I booked my tickets and the trip was planned and finally we all left home ( Suzie, Uncle Tom and me) to go on a journey of promise. This was a place I had wanted to visit since I was a little child. I had been fascinated by this place well before I knew it as the name Uluru. In the time I when I went to school in Australia it was known only as Ayers Rock. This still stirs emotions in people regarding the name change. Some in this country are not in favor of the name change. I am in favor of this name Uluru being known by the world and rightfully so.
This place is spectacular. I was eerily captivated by the site I was greeted with when I stepped out on to the tarmac of Connellan Airport just outside of the township of Yulara. The air was dry and the lay of the land was really flat. No huge trees visible like back at home on the east coast where some trees are just gigantic. The desert Oaks were everywhere but they were not large in statue. These trees pictured above felt like people (ancestral spirits) watching over me the entire time I was in Central Australia.
All of this paled in significance to the huge monolith lurking on the horizon away over behind the airport. It was a sight for sore eyes and it made my heart race like a Holden at the V8 Super Cars. I was almost moved to tears but I was quickly brought back to earth by the Airport Steward who hurried me out of my dreamy state I had dropped into so easily at the sight of Uluru.
I was finally here. Pinching myself I walked off into the flight lounge and found my luggage staggered breathless to the shuttle bus taking us to the resort. I could see Uluru the entire trip over to the resort.
Why did I go?
Going to the rock for me was a journey of looking for clues and answers to the many questions I was holding and I felt that by going here these would somehow manifest in some way. I was here with an expectant heart. I felt this was the only requirement and I was ready. Uncle Tom was a treat to have on the journey with me as I witnessed the absolute joy he felt in seeing Uluru and the lands surrounding the rock. We were all amazed at the contrasts before our eyes. The earth was the prettiest red colour and the sky was the bluest blue. The Spinifex grasses looked like they were waving as we drove by them. Then there was the desert gums with trunks whiter than the lady bowlers uniforms at the local green. It was truly breathtakingly beautiful.
I had booked myself into the bus out to the walk around the rock. Our bus driver was a beauty and it was evident that he was in favor of the culture at the rock. He did such a fantastic job of talking everyone out of the famous Rock Climb experience. The Anagnu people are presently seeking to have this practice completely outlawed altogether. I hope this is addressed soon.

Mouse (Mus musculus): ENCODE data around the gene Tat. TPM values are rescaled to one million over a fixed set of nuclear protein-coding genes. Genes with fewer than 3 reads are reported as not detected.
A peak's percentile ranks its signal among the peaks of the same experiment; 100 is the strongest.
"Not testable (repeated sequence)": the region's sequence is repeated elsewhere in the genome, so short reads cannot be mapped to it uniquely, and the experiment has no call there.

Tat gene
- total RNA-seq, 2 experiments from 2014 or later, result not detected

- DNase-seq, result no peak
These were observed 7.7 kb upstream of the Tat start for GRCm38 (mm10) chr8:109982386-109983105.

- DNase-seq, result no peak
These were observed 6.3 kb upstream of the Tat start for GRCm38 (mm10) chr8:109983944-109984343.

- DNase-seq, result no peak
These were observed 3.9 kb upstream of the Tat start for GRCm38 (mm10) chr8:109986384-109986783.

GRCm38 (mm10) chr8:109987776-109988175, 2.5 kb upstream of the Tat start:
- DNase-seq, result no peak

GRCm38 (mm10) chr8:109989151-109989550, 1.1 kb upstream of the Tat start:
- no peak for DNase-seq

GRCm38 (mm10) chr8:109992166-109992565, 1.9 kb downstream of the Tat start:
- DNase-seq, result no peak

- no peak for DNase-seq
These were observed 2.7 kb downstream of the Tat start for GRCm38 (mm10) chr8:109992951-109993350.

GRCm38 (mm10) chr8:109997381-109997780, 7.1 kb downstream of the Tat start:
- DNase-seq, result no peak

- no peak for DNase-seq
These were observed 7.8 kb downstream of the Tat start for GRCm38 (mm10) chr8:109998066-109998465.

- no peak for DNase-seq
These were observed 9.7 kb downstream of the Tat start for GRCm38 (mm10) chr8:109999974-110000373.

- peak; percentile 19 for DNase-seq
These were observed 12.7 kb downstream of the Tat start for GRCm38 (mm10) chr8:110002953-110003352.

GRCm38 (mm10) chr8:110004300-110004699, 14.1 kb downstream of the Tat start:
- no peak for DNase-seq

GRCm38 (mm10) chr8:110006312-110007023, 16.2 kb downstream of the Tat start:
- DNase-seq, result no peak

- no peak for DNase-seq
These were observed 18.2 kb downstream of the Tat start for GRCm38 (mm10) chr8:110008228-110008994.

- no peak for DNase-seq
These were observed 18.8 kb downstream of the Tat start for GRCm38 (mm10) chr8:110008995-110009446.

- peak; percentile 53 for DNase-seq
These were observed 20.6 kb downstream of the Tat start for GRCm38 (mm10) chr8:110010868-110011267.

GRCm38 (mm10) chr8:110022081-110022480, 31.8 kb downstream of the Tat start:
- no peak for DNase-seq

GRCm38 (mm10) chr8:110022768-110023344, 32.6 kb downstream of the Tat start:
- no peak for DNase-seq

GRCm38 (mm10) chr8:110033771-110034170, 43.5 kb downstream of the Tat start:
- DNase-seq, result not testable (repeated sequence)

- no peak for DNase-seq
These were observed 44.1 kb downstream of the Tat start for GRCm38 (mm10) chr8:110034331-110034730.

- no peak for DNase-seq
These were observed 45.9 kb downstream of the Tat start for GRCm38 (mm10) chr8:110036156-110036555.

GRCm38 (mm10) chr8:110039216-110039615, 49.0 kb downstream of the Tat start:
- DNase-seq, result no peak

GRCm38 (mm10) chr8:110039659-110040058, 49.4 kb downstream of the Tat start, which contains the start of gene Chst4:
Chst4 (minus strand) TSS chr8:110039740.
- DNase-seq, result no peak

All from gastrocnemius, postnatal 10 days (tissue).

The Dreaming stories
The place is sacred to these people. The dreaming stories or “Tjukurpa” the Anangu ceremonies are intimately entwined into Uluru. The huge sandstone rock is evidence to them that “The Dreaming” is a sacred era in which ancestral Totemic Spirit Beings formed The Creation.
This dreaming story tells of two tribes of ancestral spirits who were invited to a feast, but were distracted by the beautiful Sleepy Lizard Women and did not show up. In response, the angry hosts sang evil into a mud sculpture that came to life as the dingo. There followed a great battle, which ended in the deaths of the leaders of both tribes. The earth itself rose up in grief at the bloodshed, becoming Uluru.
The Commwealth Department of Environment’s webpage advises:
“Many .. Tjukurpa such as Kalaya (Emu), Liru (poisonous snake), Lungkata (blue tongue lizard), Luunpa (kingfisher) and Tjintir-tjintirpa (willie wagtail) travel through Uluru-Kata Tjuta National Park. Other Tjukurpa affect only one specific area.
“Kuniya, the woman python, lived in the rocks at Uluru where she fought the Liru, the poisonous snake.”
It is frequently reported that anyone who pilfers rocks from the formation will be cursed and suffer some amount of misfortune. Some of the people who removed such rocks attempted to mail them back to Uluru or the resort in a vain attempt to remove the curse. At the cultural centre at the rock itself this is taken very seriously and because there has been so many of these returns there is now a book called the “Sorry” book which contains letters from people begging to have these curses removed and their understanding now of what was originally asked of them ( not to take any).
What is Uluru?
From a geological and less spiritual aspect, Ayers Rock is a large sandstone rock formation in central Australia, in the Northern Territory. It is located in Uluru-Kata Tjuta National Park, 350 km southwest of Alice Springs at 25 degrees 20′ 41″ S 131 degrees 01′ 57″ E. It is the second-largest monolith in the world (after Mount Augustus, also in Australia), more than 318 m (986 ft) high and 8 km (5 miles) around. It also extends 2.5 km (1.5 miles) into the ground.
Uluru is an inselberg, literally “island mountain”, an isolated remnant left after the slow erosion of an original
mountain range. Uluru is also often referred to as a monolith, although this is a somewhat an ambiguous term because of its multiple meanings, and thus a word generally avoided by geologists. The remarkable feature of Uluru is its homogeneity and lack of jointing and parting at bedding surfaces, leading to the lack of development of scree slopes and soil. These characteristics led to its survival, while the surrounding rocks were eroded. For the purpose of mapping and describing the geological history of the area, geologists refer to the rock strata making up Uluru as the Mutitjulu Arkose, and it is one of many sedimentary formations filling the Amadeus Basin. (http://www.crystalinks.com/dreamtime.html)
Rock Art messages
The rock drawings fascinated me. The first sight of these made my heart jump as well. This one above shows me a set of spirals. The spirals and number of the spirals are seven. The seven sisters and the chakra’s in our body also number seven and look so much like this in a lot of depictions. In other hermetic wisdom the stars of the seven sisters align with the chakra’s and provide certain energy . As above so below is what keeps coming up for me each time.